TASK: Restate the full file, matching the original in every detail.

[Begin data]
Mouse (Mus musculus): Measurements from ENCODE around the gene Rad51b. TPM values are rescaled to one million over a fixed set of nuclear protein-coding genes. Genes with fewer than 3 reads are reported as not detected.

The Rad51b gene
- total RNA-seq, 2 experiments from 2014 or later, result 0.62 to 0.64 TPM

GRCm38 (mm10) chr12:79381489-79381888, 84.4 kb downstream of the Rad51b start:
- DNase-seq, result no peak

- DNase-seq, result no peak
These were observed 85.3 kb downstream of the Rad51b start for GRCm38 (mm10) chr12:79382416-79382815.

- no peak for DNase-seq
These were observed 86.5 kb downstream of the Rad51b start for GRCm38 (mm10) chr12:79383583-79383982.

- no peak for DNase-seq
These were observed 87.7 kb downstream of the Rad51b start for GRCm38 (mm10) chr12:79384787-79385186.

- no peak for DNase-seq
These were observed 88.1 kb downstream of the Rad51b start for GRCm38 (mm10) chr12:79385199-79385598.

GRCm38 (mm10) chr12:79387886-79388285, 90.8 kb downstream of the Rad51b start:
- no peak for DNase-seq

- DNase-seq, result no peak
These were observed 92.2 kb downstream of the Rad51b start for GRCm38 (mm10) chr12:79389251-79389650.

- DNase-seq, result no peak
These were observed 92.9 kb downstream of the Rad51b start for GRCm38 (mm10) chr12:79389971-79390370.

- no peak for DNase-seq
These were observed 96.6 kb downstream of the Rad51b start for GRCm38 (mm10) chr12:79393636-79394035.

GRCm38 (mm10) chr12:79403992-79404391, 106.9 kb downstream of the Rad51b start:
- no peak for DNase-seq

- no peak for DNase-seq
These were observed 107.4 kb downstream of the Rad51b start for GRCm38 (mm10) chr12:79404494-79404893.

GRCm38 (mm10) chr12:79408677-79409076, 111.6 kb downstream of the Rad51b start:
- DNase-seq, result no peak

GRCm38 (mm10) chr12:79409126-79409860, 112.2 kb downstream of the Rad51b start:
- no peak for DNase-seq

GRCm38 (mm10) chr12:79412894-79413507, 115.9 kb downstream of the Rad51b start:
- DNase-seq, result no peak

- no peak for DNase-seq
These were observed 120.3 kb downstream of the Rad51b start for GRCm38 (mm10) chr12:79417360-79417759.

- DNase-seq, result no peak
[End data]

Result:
Mouse (Mus musculus): Measurements from ENCODE around the gene Rad51b. TPM values are rescaled to one million over a fixed set of nuclear protein-coding genes. Genes with fewer than 3 reads are reported as not detected.

The Rad51b gene
- total RNA-seq, 2 experiments from 2014 or later, result 0.62 to 0.64 TPM

GRCm38 (mm10) chr12:79381489-79381888, 84.4 kb downstream of the Rad51b start:
- DNase-seq, result no peak

- DNase-seq, result no peak
These were observed 85.3 kb downstream of the Rad51b start for GRCm38 (mm10) chr12:79382416-79382815.

- no peak for DNase-seq
These were observed 86.5 kb downstream of the Rad51b start for GRCm38 (mm10) chr12:79383583-79383982.

- no peak for DNase-seq
These were observed 87.7 kb downstream of the Rad51b start for GRCm38 (mm10) chr12:79384787-79385186.

- no peak for DNase-seq
These were observed 88.1 kb downstream of the Rad51b start for GRCm38 (mm10) chr12:79385199-79385598.

GRCm38 (mm10) chr12:79387886-79388285, 90.8 kb downstream of the Rad51b start:
- no peak for DNase-seq

- DNase-seq, result no peak
These were observed 92.2 kb downstream of the Rad51b start for GRCm38 (mm10) chr12:79389251-79389650.

- DNase-seq, result no peak
These were observed 92.9 kb downstream of the Rad51b start for GRCm38 (mm10) chr12:79389971-79390370.

- no peak for DNase-seq
These were observed 96.6 kb downstream of the Rad51b start for GRCm38 (mm10) chr12:79393636-79394035.

GRCm38 (mm10) chr12:79403992-79404391, 106.9 kb downstream of the Rad51b start:
- no peak for DNase-seq

- no peak for DNase-seq
These were observed 107.4 kb downstream of the Rad51b start for GRCm38 (mm10) chr12:79404494-79404893.

GRCm38 (mm10) chr12:79408677-79409076, 111.6 kb downstream of the Rad51b start:
- DNase-seq, result no peak

GRCm38 (mm10) chr12:79409126-79409860, 112.2 kb downstream of the Rad51b start:
- no peak for DNase-seq

GRCm38 (mm10) chr12:79412894-79413507, 115.9 kb downstream of the Rad51b start:
- DNase-seq, result no peak

- no peak for DNase-seq
These were observed 120.3 kb downstream of the Rad51b start for GRCm38 (mm10) chr12:79417360-79417759.

- DNase-seq, result no peak